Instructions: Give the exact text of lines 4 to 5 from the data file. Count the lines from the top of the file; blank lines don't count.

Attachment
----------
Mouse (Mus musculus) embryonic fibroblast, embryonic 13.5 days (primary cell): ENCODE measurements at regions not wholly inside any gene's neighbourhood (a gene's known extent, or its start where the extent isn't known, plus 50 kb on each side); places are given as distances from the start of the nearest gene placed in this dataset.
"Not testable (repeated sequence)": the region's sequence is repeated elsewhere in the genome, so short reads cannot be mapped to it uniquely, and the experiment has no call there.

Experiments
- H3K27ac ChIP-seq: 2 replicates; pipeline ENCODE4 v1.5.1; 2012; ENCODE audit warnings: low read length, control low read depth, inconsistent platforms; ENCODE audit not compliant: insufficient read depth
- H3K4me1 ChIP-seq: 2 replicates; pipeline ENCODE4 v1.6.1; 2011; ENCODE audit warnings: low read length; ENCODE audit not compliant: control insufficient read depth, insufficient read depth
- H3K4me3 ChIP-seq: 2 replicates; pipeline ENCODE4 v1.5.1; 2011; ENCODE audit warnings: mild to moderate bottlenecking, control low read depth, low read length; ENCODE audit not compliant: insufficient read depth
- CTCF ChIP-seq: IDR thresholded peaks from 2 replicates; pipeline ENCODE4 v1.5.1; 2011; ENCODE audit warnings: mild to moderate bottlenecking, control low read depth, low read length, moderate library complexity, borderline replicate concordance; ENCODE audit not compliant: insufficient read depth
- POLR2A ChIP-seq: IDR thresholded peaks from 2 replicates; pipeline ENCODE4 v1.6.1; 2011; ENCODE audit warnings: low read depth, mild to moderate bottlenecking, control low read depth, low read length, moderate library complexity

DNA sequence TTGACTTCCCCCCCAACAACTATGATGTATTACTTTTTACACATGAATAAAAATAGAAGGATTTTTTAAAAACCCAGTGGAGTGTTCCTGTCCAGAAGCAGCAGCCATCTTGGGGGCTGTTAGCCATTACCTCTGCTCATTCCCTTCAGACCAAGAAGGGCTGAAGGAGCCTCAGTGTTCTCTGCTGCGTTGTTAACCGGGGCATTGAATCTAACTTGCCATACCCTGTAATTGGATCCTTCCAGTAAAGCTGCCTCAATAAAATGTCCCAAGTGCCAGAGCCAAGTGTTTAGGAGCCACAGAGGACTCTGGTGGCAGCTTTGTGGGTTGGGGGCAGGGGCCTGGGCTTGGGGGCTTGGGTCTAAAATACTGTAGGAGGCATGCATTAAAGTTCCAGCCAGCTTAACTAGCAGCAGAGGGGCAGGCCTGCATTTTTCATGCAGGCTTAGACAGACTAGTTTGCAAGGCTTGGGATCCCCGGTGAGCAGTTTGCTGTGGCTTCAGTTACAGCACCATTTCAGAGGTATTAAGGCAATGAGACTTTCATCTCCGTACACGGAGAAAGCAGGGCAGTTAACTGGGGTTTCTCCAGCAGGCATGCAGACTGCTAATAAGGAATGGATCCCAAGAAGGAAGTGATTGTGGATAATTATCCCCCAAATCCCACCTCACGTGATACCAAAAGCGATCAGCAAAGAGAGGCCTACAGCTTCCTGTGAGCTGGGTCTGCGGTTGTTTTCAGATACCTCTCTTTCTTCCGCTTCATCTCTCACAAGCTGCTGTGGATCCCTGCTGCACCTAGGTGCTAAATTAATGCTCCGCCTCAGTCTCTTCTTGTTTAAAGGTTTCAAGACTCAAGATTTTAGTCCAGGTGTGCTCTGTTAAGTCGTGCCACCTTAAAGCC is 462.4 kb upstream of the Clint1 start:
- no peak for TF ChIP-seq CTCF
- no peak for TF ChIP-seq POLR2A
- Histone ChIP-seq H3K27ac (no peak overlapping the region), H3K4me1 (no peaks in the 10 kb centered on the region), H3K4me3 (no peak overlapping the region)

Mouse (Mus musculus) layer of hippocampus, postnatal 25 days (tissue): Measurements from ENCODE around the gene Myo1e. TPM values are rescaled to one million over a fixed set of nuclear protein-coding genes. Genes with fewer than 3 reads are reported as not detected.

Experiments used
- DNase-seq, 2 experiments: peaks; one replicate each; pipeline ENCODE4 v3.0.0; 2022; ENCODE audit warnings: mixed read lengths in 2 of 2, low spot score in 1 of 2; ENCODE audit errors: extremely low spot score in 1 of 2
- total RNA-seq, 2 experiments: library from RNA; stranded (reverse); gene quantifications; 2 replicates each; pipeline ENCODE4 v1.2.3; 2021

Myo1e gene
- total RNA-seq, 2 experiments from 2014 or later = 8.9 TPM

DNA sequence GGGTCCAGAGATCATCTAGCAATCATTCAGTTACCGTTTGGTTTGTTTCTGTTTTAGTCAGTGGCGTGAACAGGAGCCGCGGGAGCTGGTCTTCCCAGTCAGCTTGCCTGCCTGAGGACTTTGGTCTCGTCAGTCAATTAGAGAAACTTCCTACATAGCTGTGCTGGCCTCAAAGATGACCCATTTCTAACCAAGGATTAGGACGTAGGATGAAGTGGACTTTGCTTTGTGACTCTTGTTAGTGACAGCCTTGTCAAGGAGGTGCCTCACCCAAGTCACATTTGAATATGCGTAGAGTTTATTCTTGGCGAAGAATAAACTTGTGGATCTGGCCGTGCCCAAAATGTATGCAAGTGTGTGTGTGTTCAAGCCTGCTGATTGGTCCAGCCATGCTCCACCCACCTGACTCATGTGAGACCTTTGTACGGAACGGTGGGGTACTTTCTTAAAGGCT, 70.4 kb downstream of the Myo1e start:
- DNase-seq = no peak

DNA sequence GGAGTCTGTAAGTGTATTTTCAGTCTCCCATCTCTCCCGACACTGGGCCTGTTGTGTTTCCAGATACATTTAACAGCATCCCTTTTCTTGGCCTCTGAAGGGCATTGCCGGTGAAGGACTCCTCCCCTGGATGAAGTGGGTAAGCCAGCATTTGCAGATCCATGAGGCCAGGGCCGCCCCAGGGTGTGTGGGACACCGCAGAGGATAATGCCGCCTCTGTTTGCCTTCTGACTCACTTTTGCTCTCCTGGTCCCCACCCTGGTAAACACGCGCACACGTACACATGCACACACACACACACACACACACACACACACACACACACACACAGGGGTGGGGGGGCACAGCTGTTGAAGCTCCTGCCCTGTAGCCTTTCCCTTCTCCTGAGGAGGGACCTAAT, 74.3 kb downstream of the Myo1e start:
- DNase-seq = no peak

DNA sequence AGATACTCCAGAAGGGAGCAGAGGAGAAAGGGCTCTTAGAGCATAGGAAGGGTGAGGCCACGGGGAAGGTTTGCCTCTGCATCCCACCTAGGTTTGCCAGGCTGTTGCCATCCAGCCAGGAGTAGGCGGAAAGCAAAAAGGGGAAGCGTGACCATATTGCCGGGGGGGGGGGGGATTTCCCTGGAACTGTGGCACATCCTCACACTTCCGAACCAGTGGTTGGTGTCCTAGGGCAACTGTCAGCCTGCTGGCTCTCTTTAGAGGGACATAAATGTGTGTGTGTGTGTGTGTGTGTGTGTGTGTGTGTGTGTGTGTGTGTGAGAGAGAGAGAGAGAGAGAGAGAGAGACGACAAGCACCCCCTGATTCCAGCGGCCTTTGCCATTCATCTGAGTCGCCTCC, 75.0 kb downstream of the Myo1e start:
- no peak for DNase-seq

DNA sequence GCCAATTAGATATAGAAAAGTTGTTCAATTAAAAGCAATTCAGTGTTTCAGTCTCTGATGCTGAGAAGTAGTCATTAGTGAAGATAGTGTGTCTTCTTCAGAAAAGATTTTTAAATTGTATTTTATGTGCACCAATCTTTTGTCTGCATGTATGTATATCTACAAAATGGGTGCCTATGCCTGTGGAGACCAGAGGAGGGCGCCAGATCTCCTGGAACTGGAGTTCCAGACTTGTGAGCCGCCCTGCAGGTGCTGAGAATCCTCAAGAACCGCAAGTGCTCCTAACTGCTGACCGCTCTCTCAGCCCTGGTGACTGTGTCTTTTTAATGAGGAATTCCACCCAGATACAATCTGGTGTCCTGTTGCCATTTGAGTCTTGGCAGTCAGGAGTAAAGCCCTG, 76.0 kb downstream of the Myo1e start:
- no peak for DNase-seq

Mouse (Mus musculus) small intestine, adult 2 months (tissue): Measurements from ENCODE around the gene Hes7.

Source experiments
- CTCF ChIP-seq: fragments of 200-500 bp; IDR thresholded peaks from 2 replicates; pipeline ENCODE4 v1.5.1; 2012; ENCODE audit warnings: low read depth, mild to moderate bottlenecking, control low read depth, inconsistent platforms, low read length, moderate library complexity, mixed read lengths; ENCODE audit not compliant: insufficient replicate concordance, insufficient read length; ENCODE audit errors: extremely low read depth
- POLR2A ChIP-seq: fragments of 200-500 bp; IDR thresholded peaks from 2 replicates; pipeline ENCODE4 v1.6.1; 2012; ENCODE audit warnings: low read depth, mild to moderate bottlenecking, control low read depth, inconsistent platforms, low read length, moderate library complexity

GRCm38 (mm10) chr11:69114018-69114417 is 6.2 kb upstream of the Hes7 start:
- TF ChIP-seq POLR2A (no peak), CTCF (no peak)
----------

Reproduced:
- H3K27ac ChIP-seq: 2 replicates; pipeline ENCODE4 v1.5.1; 2012; ENCODE audit warnings: low read length, control low read depth, inconsistent platforms; ENCODE audit not compliant: insufficient read depth
- H3K4me1 ChIP-seq: 2 replicates; pipeline ENCODE4 v1.6.1; 2011; ENCODE audit warnings: low read length; ENCODE audit not compliant: control insufficient read depth, insufficient read depth